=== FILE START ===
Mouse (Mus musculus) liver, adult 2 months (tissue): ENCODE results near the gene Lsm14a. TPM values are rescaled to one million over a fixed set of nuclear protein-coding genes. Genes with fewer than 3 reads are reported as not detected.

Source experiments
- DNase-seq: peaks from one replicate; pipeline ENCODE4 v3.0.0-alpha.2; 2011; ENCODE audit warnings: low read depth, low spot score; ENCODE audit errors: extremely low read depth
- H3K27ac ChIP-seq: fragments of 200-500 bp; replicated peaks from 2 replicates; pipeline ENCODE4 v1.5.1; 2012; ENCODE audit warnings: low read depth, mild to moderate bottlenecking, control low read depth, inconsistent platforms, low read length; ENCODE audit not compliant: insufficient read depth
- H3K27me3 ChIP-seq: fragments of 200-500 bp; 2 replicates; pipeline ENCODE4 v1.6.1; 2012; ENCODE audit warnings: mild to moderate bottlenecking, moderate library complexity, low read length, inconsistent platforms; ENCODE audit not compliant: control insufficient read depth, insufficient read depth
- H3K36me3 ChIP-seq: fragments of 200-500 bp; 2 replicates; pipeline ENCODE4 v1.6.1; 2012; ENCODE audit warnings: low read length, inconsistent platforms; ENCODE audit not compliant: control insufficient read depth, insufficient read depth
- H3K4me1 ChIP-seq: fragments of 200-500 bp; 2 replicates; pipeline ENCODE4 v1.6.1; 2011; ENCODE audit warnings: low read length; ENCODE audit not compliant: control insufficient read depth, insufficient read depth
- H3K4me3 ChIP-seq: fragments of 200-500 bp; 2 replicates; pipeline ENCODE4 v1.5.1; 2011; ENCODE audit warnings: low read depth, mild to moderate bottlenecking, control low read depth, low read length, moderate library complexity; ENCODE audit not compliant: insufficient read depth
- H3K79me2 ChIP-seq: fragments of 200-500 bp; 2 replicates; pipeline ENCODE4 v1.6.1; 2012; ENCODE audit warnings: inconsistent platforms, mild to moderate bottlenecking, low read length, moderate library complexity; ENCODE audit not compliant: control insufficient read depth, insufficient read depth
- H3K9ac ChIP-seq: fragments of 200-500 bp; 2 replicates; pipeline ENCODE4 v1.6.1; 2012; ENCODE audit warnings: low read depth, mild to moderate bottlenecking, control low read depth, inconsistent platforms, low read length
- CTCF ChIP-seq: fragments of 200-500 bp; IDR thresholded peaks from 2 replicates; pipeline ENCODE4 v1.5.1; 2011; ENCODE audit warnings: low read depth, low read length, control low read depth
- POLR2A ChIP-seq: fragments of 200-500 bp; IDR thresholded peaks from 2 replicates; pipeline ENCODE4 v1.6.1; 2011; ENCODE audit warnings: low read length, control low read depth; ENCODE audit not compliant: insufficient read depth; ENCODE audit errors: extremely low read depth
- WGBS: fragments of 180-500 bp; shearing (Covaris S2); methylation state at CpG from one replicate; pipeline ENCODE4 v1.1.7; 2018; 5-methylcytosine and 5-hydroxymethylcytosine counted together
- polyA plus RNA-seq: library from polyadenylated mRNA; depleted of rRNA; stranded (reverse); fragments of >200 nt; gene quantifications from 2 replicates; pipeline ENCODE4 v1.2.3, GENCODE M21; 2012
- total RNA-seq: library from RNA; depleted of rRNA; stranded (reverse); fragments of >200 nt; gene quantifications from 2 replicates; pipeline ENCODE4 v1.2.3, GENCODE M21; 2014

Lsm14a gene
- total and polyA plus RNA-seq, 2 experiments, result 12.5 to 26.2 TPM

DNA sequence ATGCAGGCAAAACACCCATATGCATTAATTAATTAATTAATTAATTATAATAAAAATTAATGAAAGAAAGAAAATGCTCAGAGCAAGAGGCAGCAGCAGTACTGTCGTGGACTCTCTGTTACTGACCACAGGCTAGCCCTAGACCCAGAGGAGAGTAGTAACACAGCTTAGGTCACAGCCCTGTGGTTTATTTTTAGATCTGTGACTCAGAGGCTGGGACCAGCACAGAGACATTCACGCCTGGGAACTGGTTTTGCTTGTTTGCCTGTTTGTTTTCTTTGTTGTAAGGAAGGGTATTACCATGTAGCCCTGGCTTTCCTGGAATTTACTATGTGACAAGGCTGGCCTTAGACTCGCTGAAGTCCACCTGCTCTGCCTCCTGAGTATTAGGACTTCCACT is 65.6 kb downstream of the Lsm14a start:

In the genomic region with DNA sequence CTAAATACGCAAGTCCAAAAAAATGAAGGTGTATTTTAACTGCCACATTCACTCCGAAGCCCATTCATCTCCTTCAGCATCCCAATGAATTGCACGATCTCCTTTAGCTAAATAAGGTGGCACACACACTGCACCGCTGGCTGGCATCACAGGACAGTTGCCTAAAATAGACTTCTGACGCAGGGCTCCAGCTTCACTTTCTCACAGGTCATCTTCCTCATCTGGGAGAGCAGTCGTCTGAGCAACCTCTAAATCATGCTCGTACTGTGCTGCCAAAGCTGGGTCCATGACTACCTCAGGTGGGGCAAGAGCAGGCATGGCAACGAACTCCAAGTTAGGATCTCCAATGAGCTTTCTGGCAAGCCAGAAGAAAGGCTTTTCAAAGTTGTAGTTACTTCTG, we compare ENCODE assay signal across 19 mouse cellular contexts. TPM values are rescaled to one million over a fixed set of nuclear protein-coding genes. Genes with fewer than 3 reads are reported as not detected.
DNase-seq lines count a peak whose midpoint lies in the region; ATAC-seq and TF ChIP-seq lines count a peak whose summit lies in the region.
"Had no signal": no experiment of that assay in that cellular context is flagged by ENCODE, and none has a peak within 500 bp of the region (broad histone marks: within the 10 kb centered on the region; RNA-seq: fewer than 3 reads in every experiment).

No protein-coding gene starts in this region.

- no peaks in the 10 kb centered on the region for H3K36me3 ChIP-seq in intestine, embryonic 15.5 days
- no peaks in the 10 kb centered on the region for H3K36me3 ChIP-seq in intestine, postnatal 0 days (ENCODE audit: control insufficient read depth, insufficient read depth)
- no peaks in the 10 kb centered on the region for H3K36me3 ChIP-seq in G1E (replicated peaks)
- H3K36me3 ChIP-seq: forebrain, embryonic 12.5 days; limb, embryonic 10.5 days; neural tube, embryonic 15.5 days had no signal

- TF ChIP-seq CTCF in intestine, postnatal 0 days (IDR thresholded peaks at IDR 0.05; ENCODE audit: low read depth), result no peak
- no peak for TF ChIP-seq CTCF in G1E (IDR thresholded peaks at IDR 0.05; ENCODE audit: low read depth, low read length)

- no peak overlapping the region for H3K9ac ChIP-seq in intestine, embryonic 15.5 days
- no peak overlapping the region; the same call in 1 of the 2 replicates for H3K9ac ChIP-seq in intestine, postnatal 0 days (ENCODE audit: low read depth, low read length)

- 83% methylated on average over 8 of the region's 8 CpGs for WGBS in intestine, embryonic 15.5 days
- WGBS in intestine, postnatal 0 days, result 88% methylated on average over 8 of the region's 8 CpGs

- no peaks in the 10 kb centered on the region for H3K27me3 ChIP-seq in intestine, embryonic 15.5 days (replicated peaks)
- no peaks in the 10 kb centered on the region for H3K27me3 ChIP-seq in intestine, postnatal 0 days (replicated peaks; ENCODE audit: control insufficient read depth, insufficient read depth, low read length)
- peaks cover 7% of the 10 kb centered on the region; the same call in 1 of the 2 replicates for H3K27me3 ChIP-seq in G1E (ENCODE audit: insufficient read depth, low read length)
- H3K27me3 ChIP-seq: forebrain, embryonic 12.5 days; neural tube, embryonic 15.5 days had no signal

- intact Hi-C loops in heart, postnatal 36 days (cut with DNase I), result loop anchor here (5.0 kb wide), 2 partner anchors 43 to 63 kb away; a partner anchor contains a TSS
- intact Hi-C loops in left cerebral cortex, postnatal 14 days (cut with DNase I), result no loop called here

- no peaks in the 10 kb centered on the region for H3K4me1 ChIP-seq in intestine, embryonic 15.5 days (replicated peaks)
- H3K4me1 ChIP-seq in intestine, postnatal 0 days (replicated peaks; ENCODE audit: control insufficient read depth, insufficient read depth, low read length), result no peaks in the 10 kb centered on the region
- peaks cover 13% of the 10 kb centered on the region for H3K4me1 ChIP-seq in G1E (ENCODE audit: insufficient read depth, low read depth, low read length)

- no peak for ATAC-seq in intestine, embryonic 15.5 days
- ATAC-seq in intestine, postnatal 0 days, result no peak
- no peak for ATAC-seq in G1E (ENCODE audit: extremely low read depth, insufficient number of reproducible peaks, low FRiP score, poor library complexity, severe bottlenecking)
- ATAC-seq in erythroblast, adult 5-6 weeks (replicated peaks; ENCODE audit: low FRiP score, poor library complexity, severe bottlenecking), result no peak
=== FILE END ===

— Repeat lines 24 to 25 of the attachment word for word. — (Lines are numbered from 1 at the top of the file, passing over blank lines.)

- no peaks in the 10 kb centered on the region for H3K36me3 ChIP-seq in intestine, postnatal 0 days (ENCODE audit: control insufficient read depth, insufficient read depth)
- no peaks in the 10 kb centered on the region for H3K36me3 ChIP-seq in G1E (replicated peaks)